Another image for the work of God we do is the one Jesus gives his disciples when he puts on an apron and washes their feet.  We are called to serve one another.  And I believe that we can all find ways of participating in that service.  Our worship is one way we practice the servant discipleship Jesus call us to.  Worship is not primarily a time for us to receive something, but it is an opportunity to participate in the work we do together.  When you usher, or greet, or prepare the elements for communion, or help serve communion, or read the lessons, or count the offering, or help lead the music, or prepare and serve coffee fellowship following worship – you are practicing the servant work that Jesus modeled for his disciples.  Now I understand that the fellowship team leaders have a hard time getting volunteers for these tasks each month – I find that hard believe, because I see all of these as symbolic servant tasks that everyone who worships should be able and eager to take their turn in doing.  Such service in worship is a symbol of the deeper service that Jesus calls each of us to engage in.

As disciples of Jesus, we are called to nourish our faith and to serve others.  In the words of the Affirmation of Baptism service we are “to live among God’s faithful people, and to hear the Word of God and share in the Lord’s Supper.”  This is how we nourish our faith, and while prayer and reading scripture are things we can do alone, mostly we come together, and we are nurtured through our fellowship and worship and community time.  And that prepares us for service.  “to proclaim the good news of God in Christ through word and deed, to serve all people, following the example of Jesus, and to strive for justice and peace in all the earth.”  This is God’s work, and it is our hands and minds and energy that does this work.  And each of us takes a different piece of this work.  Some do this work mostly with their hands, some do this with their minds, some do this work through prayer, some do this work through physical labor.  We do God’s work through our work and through our play – as we provide needed goods and services to our neighbor, as we renew our lives through rest and recreations, as we build community and relationships through conversations and activities, as we volunteer for projects and programs that help people in need.  The thing is, whatever we do, with our whole life, as we act in ways that build up God’s kingdom and increase God’s will happening in this world, we do God’s work.  God’s work is what we live and breath every day of our lives.  As Paul says to the Colossians, “whatever you do in word and deed, do everything in the name of the Lord Jesus.”  God’s work.  Our hands.  All the time.  Amen.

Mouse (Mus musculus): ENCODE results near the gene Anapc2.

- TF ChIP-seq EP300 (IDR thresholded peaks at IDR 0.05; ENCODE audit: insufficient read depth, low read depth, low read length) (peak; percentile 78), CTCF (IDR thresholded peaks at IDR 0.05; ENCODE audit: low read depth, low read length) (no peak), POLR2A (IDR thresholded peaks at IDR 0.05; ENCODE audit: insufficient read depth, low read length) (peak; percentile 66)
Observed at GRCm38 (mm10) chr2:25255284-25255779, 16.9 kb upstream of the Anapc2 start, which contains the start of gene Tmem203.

Sunday Sermon – Pastor Loren

Matthew 16:21-28

Lectionary 22A

August 31, 2014

You have probably heard the question before.  “If you died today, do you know where you would spend eternity?”  It’s the fear question that sometimes gets asked to encourage people to think about their religion, and to dedicate themselves to truly believing in Jesus as their personal savior.  I mostly want to just walk away from that question; because I think it just gets us completely off track in the whole business of “taking up our cross and following Jesus.”